Geneviève took a boat and rowed out alone (more likely at the head of a company) upon the river into the darkness to Arcis-sur-Aube and Troyes. She slipped silently and secretly past the lines of the enemy, landing at dawn far outside the city, where she went from village to village imploring help and gathering food, and returned to Paris--again successfully evading the enemy--with eleven boatloads of precious corn. (Other sources say that nightly she captained eleven barges to collect grain in the Champagne region.).
Clovis 1st king of the Franks (465-511), c. 1837
Oil on canvas
Height: 145.5 cm (57.2 ″); Width: 92 cm (36.2 ″)
Palace of Versailles
"Sainte Clotilde urging Clovis before the battle"
Geneviève became his trusted counsellor. Clovis entered a harsh battle and promised to be baptized, if he should win. He won and under the influence of Geneviève, he converted in 496. His people and servants followed suit.
Pierre-Louis Delaval, born April 27, 1790 in Paris where he died around 1870, is a French painter.
The Baptism of Clovis, c. 1500
National Gallery of Art, Washington
By the time she died King Clovis of the Franks had grown to venerate the saint. It was at Geneviève's suggestion that Clovis began to build the church of SS. Peter and Paul in the middle of Paris, where they interred her body. Later the church was renamed Sainte Geneviève and it was rebuilt in 1746.
Miracles of the Ardents, c. 1773
Church of St Genevieve at St Roch
Miracle des Ardens or burning fever (ergot-poisoning) in 1129. Bishop Stephen of Paris had her shrine carried through the streets in solemn procession. Many thousands of the sick who saw or touched the shrine were immediately cured, and only several deaths from the plague were said to have occurred thereafter.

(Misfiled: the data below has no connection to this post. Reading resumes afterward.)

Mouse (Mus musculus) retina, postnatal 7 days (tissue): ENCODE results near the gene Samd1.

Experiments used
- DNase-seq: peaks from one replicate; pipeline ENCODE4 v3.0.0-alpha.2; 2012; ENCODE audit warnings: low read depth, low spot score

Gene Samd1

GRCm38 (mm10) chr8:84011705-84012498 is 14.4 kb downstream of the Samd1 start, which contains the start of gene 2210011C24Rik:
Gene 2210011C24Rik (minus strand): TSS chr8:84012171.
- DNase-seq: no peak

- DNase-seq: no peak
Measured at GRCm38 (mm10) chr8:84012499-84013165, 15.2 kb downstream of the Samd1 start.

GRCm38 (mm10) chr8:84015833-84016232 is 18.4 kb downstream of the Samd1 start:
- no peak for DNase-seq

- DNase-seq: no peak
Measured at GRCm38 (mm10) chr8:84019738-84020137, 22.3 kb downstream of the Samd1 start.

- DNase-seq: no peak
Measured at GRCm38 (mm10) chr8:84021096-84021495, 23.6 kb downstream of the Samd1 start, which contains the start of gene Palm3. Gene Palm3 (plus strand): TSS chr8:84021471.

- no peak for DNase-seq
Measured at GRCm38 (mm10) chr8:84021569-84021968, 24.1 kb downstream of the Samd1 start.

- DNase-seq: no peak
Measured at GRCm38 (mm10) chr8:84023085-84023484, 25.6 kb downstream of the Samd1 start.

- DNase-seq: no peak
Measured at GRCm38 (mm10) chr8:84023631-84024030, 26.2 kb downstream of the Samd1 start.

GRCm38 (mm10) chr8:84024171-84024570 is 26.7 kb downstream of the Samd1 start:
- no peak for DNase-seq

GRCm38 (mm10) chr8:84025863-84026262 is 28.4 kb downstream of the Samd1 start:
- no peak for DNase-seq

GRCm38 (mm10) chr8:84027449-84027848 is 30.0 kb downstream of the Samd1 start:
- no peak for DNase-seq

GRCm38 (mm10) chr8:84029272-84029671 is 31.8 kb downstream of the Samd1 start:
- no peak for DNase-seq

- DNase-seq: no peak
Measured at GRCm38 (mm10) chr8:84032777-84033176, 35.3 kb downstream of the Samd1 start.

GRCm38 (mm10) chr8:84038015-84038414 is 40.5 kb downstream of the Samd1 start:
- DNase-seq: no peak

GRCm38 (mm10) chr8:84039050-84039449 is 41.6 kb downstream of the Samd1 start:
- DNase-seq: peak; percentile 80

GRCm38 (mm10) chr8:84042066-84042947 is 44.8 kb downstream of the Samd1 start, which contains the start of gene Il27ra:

Gabriel François Doyen (1726 – 5 June 1806) was a French painter, who was born at Paris.
He became an artist against his father's wishes, becoming a pupil at the age of twelve of Charles-André van Loo. Making rapid progress, he obtained at twenty the Grand Prix de Rome, and in 1748 set out for Rome, then visited Naples, Bologna and, crucially, Venice. While in the latter city Doyen was greatly influenced by the work of the famous colourists, such as Titian.
In 1755 he returned to Paris and, at first unappreciated and disparaged, he resolved by one grand effort to achieve a reputation, and in 1758 he exhibited his Death of Virginia. It was completely successful, and procured him admission to the Académie Royale de Peinture et de Sculpture. Doyen was also influenced by Peter Paul Rubens after a visit to Antwerp. This influence is, perhaps, best displayed in his Le Miracle des ardents, painted for the church of St Genevieve at St Roch (1767). This painting was exhibited in the salon of 1767. In 1776 he was appointed professor at the Academy.
During the initial stages of the French Revolution he became active in the national museum project; however in 1791 he left France for Russia on the invitation of Catherine II of Russia. He settled in St Petersburg, where he was much honoured by the Imperial family and Russian art establishment. He died there on 5 June 1806. More on Gabriel François Doyen
Prise de la Bastille/ The Storming of the Bastille, c. 1789
When the Bastille was taken, people again came to thank her. In 1790, the Commune went to her church for Mass.